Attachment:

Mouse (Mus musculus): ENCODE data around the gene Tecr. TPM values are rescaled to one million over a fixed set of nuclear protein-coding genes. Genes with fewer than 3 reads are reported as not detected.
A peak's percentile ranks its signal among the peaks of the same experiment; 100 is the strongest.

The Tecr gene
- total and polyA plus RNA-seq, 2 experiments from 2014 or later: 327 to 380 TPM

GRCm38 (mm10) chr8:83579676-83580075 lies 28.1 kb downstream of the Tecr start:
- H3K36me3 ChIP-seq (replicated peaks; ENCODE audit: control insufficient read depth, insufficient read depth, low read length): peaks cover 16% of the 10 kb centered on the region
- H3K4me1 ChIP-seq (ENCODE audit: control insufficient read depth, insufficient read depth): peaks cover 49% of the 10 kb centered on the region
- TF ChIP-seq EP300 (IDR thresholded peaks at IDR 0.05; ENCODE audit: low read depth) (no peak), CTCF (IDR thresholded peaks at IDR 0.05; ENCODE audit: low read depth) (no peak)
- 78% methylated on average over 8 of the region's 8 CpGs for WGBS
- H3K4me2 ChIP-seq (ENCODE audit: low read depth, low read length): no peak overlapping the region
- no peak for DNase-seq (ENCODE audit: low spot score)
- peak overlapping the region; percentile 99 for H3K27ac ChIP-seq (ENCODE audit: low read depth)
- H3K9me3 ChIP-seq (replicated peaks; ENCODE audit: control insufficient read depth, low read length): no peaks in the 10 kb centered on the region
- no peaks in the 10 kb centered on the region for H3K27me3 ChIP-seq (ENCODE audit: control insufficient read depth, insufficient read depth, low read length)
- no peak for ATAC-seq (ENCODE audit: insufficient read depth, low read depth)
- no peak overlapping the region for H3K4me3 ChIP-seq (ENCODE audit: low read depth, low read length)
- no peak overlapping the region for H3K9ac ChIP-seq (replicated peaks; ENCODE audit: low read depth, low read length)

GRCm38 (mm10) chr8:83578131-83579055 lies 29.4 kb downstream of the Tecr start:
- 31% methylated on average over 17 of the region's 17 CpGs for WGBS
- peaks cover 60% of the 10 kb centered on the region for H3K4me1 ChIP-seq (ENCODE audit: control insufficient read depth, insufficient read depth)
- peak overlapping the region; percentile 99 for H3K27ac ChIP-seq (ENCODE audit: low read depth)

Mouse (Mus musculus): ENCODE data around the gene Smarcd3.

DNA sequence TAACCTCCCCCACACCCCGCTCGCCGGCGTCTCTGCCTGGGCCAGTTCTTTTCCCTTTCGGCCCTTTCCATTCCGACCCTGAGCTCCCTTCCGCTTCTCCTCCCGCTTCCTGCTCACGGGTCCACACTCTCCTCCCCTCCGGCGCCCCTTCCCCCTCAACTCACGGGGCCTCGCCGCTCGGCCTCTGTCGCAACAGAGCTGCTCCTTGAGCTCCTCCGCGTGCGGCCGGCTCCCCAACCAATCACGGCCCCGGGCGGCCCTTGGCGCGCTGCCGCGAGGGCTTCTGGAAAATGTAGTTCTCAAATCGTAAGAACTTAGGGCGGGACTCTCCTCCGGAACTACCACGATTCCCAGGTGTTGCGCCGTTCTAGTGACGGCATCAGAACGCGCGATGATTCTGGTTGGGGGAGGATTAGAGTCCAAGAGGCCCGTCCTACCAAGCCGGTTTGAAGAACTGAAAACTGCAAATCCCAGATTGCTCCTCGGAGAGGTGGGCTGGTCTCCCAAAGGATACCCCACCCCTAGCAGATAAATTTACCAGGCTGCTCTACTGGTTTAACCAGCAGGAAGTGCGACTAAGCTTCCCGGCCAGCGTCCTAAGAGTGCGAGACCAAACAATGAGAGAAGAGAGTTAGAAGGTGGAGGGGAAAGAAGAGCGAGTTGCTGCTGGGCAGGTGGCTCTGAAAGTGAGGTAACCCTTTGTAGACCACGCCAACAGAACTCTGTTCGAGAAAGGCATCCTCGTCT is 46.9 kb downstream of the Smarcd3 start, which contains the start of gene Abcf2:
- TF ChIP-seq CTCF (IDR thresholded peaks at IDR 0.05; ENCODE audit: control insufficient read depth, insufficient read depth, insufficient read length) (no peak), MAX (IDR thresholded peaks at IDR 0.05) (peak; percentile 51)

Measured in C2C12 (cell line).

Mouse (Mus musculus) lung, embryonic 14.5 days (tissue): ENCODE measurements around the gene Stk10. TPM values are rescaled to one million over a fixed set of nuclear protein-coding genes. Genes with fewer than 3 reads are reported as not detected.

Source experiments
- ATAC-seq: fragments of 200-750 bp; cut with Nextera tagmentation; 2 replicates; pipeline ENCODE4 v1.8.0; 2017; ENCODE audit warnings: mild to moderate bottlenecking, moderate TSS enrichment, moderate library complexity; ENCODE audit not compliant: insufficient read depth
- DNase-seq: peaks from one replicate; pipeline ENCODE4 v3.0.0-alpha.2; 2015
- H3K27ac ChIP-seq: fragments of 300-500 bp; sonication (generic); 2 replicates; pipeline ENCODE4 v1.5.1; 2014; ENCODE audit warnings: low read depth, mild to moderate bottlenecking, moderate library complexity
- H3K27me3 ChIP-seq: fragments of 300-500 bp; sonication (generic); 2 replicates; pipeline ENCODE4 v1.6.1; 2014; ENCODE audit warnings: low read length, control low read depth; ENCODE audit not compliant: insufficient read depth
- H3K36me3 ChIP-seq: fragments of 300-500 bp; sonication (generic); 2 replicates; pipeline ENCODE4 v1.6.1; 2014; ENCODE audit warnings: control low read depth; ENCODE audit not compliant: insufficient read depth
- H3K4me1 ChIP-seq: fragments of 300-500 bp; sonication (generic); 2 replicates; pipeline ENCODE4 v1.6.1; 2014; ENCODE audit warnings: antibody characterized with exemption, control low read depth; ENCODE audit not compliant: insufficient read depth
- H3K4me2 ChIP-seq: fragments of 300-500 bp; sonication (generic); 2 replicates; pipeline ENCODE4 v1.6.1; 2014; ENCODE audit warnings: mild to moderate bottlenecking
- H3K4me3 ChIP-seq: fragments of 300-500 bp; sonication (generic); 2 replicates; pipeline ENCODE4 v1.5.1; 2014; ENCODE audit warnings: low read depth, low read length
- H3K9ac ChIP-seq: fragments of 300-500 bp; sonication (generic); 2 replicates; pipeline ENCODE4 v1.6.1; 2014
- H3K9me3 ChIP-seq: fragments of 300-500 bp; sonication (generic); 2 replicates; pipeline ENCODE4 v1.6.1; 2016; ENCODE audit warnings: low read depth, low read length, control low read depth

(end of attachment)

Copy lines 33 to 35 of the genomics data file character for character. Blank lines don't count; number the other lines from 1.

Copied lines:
- H3K4me1 ChIP-seq: fragments of 300-500 bp; sonication (generic); 2 replicates; pipeline ENCODE4 v1.6.1; 2014; ENCODE audit warnings: antibody characterized with exemption, control low read depth; ENCODE audit not compliant: insufficient read depth
- H3K4me2 ChIP-seq: fragments of 300-500 bp; sonication (generic); 2 replicates; pipeline ENCODE4 v1.6.1; 2014; ENCODE audit warnings: mild to moderate bottlenecking
- H3K4me3 ChIP-seq: fragments of 300-500 bp; sonication (generic); 2 replicates; pipeline ENCODE4 v1.5.1; 2014; ENCODE audit warnings: low read depth, low read length